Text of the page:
50 Year Analysis Shows Spanking Does Not Work

parenting_cycle_of_violenceBy Derrick Broze

A new comprehensive study of spanking claims that children who are spanked are more likely to defy their parents, exhibit anti-social behaviors, and experience mental health problems.

Researchers with the University of Texas at Austin and the University of Michigan partnered together to analyze fifty years of spanking studies. The analysis, published in the Journal of Family Psychology, appears to confirm the negative effects of spanking found by previous researchers.

“Spanking makes children’s behavior worse,” lead author Elizabeth T. Gershoff told The Chicago Tribune. “It has the opposite effect than what parents want: It doesn’t make children better-behaved, and it doesn’t teach children right from wrong. It’s not related to immediate compliance, and it doesn’t make children behave better in the future.”

Gershoff, an associate professor of human development and family sciences at the University of Texas at Austin, worked with Andrew Grogan-Kaylor, an associate professor at the University of Michigan School of Social Work. The researchers found that across different age groups spanking seems to be an ineffective tool, often associated with increased aggression, troubled behaviors, anxiety, and depression. Children who are spanked are also more likely to spank their own children.

Gershoff and Grogan-Kaylor’s study specifically examines the effects of spanking alone. “We took all the data that focuses just on spanking, which we defined as swatting a child on the behind with an open hand,” Gershoff said.

To parents who say they were spanked and turned out fine, Gershoff cautions, “We turned out OK because our parents did other things, like sat us down at the kitchen table and talked to us and gave us reasons why they wanted to see us behave. We turned out OK in spite of spanking, not because of it.”

The Tribune reports that corporal punishment is banned in close to 50 countries, including Germany, Spain, Kenya, Denmark and the Democratic Republic of Congo.

The 2013 book The Primordial Violence also examined the issue of spanking, studying four decades of research before concluding that spanking slows cognitive development and increases antisocial and criminal behavior.

Psychiatrist Paul Holinger, founder of Chicago’s Center for Child and Adolescent Psychotherapy, told The Chicago Tribune that the wide acceptance of spanking children stems from “our history of treating children as property.”

Holinger may be onto something. If the free hearts and minds of the world only awake to government and corporate tyranny we are missing the point of this awakening. To be consistent, compassionate, moral, and just, we ought to encourage more parents to spread the evolutionary idea that children deserve protection. We must remember that we cannot create a world that is free of systemic violence if we continue to raise future generations with an authoritative hand. If the studies are correct, than an abused child is more likely to abuse others and to internalize that abuse into a possible life of anger and crime. If the abused child is arrested they will find themselves a victim of further abuse via the State’s criminal “justice” system. Thus the cycle of abuse, pain, violence, and imprisonment continues.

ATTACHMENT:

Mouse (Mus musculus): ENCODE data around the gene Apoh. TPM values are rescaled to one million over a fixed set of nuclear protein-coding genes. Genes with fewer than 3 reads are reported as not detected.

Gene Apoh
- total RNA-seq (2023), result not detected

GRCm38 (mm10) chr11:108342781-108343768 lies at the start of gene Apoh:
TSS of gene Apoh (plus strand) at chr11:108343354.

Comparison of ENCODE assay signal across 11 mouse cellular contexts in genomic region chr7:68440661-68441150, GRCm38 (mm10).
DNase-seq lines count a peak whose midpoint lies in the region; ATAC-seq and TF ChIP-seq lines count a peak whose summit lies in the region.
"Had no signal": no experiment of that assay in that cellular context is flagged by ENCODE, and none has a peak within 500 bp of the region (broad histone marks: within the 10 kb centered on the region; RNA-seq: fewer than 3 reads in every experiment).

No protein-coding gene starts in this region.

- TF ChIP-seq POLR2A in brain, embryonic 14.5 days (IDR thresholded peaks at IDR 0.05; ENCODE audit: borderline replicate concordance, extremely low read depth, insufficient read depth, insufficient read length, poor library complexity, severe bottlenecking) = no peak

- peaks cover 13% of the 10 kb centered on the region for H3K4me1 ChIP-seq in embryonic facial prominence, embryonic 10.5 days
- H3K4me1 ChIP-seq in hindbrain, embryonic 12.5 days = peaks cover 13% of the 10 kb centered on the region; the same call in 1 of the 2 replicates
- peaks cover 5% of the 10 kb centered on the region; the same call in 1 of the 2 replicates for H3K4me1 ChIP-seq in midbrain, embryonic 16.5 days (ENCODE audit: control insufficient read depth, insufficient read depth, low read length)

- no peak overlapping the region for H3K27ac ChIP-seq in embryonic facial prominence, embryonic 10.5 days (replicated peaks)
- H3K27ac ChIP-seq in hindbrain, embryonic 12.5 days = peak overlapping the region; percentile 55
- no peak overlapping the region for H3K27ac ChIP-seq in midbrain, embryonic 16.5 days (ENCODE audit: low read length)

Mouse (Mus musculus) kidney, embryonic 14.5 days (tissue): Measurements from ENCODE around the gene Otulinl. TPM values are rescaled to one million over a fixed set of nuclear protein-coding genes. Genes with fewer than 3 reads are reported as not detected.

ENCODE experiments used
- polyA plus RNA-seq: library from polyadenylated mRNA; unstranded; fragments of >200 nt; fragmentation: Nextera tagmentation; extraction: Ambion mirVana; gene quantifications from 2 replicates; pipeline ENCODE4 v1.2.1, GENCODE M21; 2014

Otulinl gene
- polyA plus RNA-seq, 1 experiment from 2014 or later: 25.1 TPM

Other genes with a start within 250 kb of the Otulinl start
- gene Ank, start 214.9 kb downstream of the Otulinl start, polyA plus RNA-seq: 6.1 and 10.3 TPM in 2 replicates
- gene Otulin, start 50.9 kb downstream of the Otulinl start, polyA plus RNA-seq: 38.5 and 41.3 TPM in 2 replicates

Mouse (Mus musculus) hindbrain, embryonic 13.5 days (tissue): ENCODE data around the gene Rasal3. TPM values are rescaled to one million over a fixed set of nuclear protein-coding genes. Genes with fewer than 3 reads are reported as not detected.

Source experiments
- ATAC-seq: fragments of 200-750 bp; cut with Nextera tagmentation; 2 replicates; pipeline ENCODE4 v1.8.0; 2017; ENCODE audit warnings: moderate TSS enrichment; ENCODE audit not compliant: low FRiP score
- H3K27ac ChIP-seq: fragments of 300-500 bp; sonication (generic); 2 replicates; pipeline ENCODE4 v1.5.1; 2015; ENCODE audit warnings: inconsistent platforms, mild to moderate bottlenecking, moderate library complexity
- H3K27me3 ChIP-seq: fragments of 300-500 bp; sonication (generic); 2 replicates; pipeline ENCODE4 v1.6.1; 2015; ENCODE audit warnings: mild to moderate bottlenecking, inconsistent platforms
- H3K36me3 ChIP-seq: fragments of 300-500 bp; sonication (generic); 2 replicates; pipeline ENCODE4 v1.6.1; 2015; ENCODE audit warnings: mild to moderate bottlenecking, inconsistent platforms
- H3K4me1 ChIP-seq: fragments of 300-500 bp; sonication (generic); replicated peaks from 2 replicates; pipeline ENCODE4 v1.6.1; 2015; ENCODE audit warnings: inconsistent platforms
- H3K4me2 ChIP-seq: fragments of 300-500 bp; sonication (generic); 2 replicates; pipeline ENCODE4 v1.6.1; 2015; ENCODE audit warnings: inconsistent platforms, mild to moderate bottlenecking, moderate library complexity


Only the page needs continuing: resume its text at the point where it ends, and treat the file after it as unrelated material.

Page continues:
As more and more people awaken to the philosophy of freedom and evolutionary change from bottom up, we are beginning to challenge all the norms of our world. This includes the way we raise our children. Some of you may have heard the term peaceful parenting. Simply put, peaceful parenting involves removing the violence from your communication and relationship with your children.

According to Peaceful Parent.com, the key principles of the peaceful parenting approach are based on a combination of:

  • research findings from attachment science,
  • providing a safe environment for children to feel and express strong emotions,
  • active listening skills,
  • maintaining the heart connection, warmth and open lines of communication,
  • facilitating problem-solving and creating agreements,
  • using “I” statements for parents to express feelings and requests non-aggressively,
  • setting limits with calm clarity while maintaining empathy for any consequent upset,
  • parent owns their strong feelings to avoid escalation and to model how to manage emotions, and
  • a deeper understanding of the feelings and unmet needs which drive a child’s behaviour

(For more information on Peaceful Parenting Check out EverythingVoluntary.com)

How can we tell the world about the immorality and injustice of State and corporate violence if we turn around and use violence on our loved ones? It’s time to live a consistent principled life. It starts with the way you treat yourself and the way parents choose to raise the next generation of free hearts and minds.

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Derrick Broze is an investigative journalist and liberty activist. He is the Lead Investigative Reporter for ActivistPost.com and the founder of the TheConsciousResistance.com. Follow him on Twitter.

Derrick is available for interviews.

This article may be freely reposted in part or in full with author attribution and source link.

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